And, of course, you are ALWAYS welcome for one of our well known: “Wine and cheese and diapers playdates!” 😉

  18. I hear you loud and clear on this.

    We too have some friends that don’t really show much interest in our impending lifestyle change. I chalk it up to their uncertainty about how we will be changing and how they will fit in to our new lives.

    And I too am resisting the mini-van with all my might! But all-in-all, I think these feelings you/we are having are pretty normal. And a healthy dose of fear is probably to be expected.

    “Time I had some time alone…Time I had some time alone…” I think these will become the more relevant lyrics from that song…

  19. I think about it too. Here’s what I remember to calm me down: when I think about our friends with kids, I have some role models. Some people I know, of course, embody what frightens me. Others have remained themselves. That’s what I strive for.

  20. O.K. You’ll just double your fun. You can now have a set of friends who would love nothing more than to compare bodily fluid stories. (I’ve got a good one for you), and another set who will get your obscure rock lyric references (huh?) I think there will be enough of you to go around.

  21. I initially came over here based on a comment that you left on another blog in which you refer to yourself as “colorless.” It’s not often that I come across a white person who refers to herself as such. I wonder if you’re familiar with “A Race is a Nice Thing to Have” by Janet Helms or any of her work on racial identity development.

    Anywho, I think I have spent almost all of my internet time over the past two days going through your blog. It’s great stuff – incisive, witty, and touching.

    Congratulations on your little dude. He’s adorable. I hope the pick-up goes well and the transition is not too difficult. For us, life with a little guy has been crazy tiring but also wonderful.

    Just one more thing (since I don’t want this comment to turn into a novella) – you’ve mentioned the ergo a few times. You’ve also referred to yourself as a girly girl. Might I suggest a beco? It’s very comfortable and a helluva lot cuter (with more fabric/pattern choices) than the ergo.

  22. Reminds me of a scene in Sex and the City when a former single nonmom is now a single mom and is trying to breastfeed in front of her long time friend. She talks about how she wants to be present but it’s pretty f-n hard when the kid is latching onto her nipple and her friend is horrified but trying not to be. They also talk about the cult of momhood. It all happens and we get through it. Your friendships will inevitably morph and change, it happens when you go from being single to a couple and again when you have kids. It just does. And it hurts but so does a lot of stuff about change.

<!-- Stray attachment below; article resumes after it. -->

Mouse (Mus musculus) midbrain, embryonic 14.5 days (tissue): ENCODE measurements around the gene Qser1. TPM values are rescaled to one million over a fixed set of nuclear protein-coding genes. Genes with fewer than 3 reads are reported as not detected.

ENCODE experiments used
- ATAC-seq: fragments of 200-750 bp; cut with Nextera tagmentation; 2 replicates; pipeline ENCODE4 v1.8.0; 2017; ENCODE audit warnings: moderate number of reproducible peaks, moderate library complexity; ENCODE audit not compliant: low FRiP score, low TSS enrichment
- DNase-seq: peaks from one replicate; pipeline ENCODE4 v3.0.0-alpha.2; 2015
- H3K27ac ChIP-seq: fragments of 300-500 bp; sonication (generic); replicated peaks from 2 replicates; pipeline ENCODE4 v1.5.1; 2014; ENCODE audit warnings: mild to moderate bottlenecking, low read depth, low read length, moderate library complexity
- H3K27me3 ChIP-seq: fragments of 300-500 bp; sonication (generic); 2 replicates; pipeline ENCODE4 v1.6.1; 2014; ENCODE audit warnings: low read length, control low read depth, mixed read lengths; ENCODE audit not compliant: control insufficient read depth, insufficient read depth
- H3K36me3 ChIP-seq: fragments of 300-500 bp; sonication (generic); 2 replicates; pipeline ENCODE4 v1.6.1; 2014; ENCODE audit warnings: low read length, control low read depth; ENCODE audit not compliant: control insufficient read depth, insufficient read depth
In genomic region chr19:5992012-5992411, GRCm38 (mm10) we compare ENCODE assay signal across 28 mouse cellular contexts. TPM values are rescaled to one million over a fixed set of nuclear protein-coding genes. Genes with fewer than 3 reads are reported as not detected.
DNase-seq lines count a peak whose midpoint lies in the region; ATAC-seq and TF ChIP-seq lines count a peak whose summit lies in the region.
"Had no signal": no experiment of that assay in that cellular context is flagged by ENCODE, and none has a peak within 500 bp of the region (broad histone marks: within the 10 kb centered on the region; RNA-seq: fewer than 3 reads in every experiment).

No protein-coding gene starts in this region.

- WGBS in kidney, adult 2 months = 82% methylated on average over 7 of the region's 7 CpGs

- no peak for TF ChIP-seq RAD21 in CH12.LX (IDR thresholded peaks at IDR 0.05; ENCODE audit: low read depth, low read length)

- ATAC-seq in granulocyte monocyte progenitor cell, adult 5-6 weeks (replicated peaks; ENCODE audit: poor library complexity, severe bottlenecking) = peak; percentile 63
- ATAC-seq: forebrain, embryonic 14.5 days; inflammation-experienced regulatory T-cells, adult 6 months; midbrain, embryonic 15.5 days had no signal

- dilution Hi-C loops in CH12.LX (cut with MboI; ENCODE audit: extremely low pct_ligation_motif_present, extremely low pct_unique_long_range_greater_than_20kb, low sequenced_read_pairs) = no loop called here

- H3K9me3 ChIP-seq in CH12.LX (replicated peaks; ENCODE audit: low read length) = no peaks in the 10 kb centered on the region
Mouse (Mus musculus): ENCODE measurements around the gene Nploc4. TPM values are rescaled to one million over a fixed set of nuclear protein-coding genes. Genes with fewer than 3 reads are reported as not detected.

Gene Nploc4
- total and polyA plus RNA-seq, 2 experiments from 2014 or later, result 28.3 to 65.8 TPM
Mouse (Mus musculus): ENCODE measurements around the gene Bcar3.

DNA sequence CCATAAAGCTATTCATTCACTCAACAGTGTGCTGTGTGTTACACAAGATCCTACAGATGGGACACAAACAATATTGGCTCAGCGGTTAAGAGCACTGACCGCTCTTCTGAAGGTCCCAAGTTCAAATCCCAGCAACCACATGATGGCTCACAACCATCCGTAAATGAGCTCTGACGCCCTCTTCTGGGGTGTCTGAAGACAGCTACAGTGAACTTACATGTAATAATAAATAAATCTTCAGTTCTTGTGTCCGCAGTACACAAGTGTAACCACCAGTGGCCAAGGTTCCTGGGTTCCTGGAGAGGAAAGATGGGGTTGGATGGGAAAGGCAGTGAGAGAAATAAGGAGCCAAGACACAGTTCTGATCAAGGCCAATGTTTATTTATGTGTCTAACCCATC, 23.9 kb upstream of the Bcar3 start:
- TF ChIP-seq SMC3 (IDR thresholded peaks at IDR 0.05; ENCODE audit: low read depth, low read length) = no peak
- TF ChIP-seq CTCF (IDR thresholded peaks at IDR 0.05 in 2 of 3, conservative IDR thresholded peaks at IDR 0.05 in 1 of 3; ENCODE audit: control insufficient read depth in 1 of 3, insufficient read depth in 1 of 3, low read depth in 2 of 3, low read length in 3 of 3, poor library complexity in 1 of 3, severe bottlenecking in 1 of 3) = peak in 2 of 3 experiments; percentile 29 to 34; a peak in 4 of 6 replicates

OTOH I do remember trying to hang in with a lesby couple who had a new baby and even offering to babysit but all they would let me babysit was their dog. I finally said that I didn’t want to only be called for dog sitting and they failed to change their approach so I had to let them go on with their lives without me as aunty. If you have friends trying to be there that way, take it!! We haven’t had free babysitting or even so much as devoted aunties and uncles YET and really wish we had someone like we were trying to be for that couple.

  23. Things will change and for a bit all your conversation will be about Pepito, because he’ll be the new love of your lives. But then, like all love affairs, the sparkley shiney newness goes away and what is left is the glow that warms you down to your toes. Then you’ll be able to talk about other things as well as the wonder of him.

  24. Change is scary! And you won’t know what it’s like until it happens. Some of your friendships will change–most will open up to warmly include Pepito, you’ll make new friends–Pepito himself will make friends for you. You and Pili will get closer in some ways and probably find some challenges facing you, too. So it makes sense that you’re feeling apprehensive and wondering what things will be like.

    I don’t know that I think all the changes Curious Girl has brought into my life are positive: to be sure, she’s far and away the best thing to have happened in my and Politica’s life. We love her to pieces and I can’t imagine our family without a child. But there are a few, a very few, things I miss about my life pre-CG. You may find a few of those things, too. But I bet on balance, you’ll love being a family of three.

    But you have to get there to feel all the way good and settled about it. That day will come. And I can’t wait to read the posts about it!

  25. Your post reminded me of something Dh mentioned the other day. He was sitting in a lawn chair, sipping iced tea and chatting with adults. The kids were far away across the lawn, out of hearing range. He said to our yoga-teacher friend, “This is the way my life used to be.” She countered with, “This is the way your life IS.”

    I’ve found that our lives have changed, dramatically, but some of the things from our “past” life are poking their heads out from the darkness, ready to surprise me with their normalcy. Like the time I looked out the window and saw Dh poking around the yard and I thought, “man, is he cute.”

    I think your friends will be happy for you, and happy to meet Pepito.